Prepare for the Worst

De-escalation Training Arms Hospitalists With Measures to Calm Agitated Patients

Karen Appold

Disclosures

The Hospitalist. 2015;19(3):30-31. 

In This Article

The Most Dangerous Circumstances

According to a series of 2012 articles on best practices guidelines for the evaluation and treatment of agitation published in Western Journal of Emergency Medicine, two-thirds of all staff injuries occur during the "takedown," which is when staff attempt to tackle and restrain an agitated patient.[3]

"If interactions with a patient could help the person to regain control without needing the takedown or restraints, there would be fewer injuries and better outcomes," says Dr. Zeller, who co-authored the article. "To help these patients in a collaborative and noncoercive way, and avoid restraints, verbal de-escalation is the necessary approach."

As part of the study, a team of more than 40 experts nationwide was established to create Project BETA (Best practices in Evaluation and Treatment of Agitation). Participants were divided into five workgroups: triage and medical evaluation, psychiatric evaluation, de-escalation techniques, psychopharmacology of agitation, and use and avoidance of seclusion and restraint.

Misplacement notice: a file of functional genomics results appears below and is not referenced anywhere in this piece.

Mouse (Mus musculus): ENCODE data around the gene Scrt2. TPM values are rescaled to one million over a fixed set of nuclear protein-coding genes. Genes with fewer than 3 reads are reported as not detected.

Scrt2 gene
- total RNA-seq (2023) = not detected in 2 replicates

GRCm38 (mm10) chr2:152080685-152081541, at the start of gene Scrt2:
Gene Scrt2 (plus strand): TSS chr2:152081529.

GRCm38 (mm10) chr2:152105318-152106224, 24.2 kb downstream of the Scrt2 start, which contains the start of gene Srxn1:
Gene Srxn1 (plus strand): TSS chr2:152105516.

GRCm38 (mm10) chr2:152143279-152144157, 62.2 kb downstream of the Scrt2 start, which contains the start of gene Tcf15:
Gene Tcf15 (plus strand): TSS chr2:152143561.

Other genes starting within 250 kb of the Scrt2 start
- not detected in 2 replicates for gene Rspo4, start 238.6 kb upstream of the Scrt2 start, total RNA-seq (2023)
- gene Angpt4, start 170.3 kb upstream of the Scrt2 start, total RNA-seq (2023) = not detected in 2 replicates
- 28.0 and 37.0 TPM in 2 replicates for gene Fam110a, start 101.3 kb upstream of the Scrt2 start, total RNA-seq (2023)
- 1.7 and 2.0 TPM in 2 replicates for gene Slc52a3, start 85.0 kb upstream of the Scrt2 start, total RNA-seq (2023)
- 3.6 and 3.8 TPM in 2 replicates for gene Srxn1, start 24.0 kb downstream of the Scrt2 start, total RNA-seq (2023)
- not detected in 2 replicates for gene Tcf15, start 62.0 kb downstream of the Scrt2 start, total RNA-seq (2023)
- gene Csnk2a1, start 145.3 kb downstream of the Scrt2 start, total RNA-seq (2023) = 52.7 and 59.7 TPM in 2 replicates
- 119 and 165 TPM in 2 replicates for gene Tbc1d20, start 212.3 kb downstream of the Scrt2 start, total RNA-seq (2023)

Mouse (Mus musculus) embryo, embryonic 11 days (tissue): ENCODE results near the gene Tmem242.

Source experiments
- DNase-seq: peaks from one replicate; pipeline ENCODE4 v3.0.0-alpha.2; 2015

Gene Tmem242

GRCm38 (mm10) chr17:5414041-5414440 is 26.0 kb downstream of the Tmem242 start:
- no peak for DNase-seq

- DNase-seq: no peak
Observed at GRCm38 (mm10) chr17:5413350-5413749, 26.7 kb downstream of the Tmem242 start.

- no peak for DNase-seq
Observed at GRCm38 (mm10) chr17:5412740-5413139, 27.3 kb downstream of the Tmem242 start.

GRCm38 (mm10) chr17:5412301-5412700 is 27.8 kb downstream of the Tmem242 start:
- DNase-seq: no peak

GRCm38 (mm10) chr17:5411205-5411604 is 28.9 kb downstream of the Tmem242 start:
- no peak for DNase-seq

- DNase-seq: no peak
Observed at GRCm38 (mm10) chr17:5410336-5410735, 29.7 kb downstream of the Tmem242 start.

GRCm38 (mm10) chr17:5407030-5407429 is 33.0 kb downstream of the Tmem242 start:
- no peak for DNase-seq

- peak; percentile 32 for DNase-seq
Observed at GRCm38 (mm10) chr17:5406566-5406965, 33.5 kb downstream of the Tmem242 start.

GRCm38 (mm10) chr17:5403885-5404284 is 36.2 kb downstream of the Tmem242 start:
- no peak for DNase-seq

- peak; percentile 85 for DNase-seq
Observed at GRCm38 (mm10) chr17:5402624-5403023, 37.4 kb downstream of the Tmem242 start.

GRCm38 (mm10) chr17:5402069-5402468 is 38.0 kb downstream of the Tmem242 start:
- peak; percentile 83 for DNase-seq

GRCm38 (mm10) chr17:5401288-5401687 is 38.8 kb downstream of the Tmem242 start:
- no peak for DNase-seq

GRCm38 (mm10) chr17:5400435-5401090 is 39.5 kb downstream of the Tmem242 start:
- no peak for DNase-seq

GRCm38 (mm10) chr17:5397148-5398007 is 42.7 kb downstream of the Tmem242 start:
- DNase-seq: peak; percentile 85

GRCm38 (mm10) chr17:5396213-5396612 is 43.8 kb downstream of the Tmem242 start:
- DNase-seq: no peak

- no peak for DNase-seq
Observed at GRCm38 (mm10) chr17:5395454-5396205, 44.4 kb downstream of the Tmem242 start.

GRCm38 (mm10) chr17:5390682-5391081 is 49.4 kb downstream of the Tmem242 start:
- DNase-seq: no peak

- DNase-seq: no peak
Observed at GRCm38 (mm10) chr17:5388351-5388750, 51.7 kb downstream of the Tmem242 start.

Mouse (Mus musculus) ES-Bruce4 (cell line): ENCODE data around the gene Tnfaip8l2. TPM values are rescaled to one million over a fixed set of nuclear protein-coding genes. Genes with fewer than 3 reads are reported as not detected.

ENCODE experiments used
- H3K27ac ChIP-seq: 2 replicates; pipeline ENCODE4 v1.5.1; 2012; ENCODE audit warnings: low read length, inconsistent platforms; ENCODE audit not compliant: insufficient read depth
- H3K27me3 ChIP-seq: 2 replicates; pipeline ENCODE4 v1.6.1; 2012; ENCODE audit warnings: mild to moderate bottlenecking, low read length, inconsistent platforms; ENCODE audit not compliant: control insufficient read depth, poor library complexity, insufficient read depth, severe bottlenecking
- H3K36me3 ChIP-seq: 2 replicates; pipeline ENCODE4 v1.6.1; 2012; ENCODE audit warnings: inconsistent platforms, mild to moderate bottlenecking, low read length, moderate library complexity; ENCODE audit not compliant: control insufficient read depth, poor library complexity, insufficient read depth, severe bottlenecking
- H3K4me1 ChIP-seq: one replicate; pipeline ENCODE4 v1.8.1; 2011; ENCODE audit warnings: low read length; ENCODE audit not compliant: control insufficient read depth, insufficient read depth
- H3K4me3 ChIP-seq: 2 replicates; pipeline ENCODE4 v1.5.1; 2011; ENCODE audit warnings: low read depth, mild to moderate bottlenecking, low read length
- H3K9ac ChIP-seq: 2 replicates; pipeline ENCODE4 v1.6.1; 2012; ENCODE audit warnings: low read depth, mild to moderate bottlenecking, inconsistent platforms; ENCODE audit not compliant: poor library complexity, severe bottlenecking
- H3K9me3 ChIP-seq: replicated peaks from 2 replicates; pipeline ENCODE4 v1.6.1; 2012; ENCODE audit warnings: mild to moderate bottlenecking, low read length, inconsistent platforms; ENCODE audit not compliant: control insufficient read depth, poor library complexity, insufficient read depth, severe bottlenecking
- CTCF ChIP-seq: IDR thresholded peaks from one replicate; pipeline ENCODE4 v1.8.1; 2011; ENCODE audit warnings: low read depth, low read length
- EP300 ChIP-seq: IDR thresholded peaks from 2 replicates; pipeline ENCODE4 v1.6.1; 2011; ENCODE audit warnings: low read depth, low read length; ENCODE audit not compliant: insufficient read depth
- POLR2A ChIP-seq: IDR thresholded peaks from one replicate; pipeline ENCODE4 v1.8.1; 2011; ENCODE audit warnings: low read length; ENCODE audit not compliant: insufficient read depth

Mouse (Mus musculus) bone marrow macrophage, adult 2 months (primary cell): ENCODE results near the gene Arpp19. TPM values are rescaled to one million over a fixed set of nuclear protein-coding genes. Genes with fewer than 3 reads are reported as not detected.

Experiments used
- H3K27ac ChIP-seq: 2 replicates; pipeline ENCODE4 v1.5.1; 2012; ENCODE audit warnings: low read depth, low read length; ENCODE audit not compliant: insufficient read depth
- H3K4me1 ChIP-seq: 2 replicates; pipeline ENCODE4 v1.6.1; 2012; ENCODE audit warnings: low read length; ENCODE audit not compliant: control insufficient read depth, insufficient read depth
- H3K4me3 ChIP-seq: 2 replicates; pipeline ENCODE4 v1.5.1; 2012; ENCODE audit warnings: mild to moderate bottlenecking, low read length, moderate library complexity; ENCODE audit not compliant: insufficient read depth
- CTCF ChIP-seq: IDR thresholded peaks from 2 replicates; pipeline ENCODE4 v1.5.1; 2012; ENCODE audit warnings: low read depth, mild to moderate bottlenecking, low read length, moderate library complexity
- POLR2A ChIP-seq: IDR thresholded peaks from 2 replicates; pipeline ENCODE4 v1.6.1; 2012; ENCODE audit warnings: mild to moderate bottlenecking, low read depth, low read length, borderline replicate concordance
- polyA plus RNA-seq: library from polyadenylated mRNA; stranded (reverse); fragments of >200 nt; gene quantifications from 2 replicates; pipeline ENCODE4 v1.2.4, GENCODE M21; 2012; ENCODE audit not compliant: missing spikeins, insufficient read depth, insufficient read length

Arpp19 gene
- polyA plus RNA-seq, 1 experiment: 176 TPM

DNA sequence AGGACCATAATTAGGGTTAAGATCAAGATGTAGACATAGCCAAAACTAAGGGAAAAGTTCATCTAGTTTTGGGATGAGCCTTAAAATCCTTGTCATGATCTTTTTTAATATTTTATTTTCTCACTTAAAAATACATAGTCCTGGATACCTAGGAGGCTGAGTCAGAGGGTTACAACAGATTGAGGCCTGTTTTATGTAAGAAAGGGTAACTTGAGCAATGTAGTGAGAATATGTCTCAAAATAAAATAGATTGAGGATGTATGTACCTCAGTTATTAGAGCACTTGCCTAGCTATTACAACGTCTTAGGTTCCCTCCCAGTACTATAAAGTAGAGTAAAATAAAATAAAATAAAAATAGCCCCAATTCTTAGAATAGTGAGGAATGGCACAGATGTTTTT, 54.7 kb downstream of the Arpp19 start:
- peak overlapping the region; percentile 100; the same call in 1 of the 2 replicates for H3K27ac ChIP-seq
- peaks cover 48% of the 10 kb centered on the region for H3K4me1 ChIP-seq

The guidelines were intended to cover all aspects of working with an agitated individual, with a focus on safety and outcomes, but also had a goal of being as patient-centric, collaborative, and noncoercive as possible.

"Every part of Project BETA revolves around verbal de-escalation, which can be done in a very short amount of time while simultaneously doing an assessment and offering medications," Dr. Zeller says.

As a result of incorporating the guidelines in Project BETA, the psychiatric emergency room at Alameda Health System—which deals with a highly acute, emergency population of patients with serious mental illnesses—restrains less than 0.5% of patients seen. Dr. Zeller points out that this is much lower than the numbers restrained at other institutions. For instance, an article published in October 2013 reported several studies showing that 8% to 24% of patients in psychiatric EDs were placed into physical restraints or seclusion.[4]

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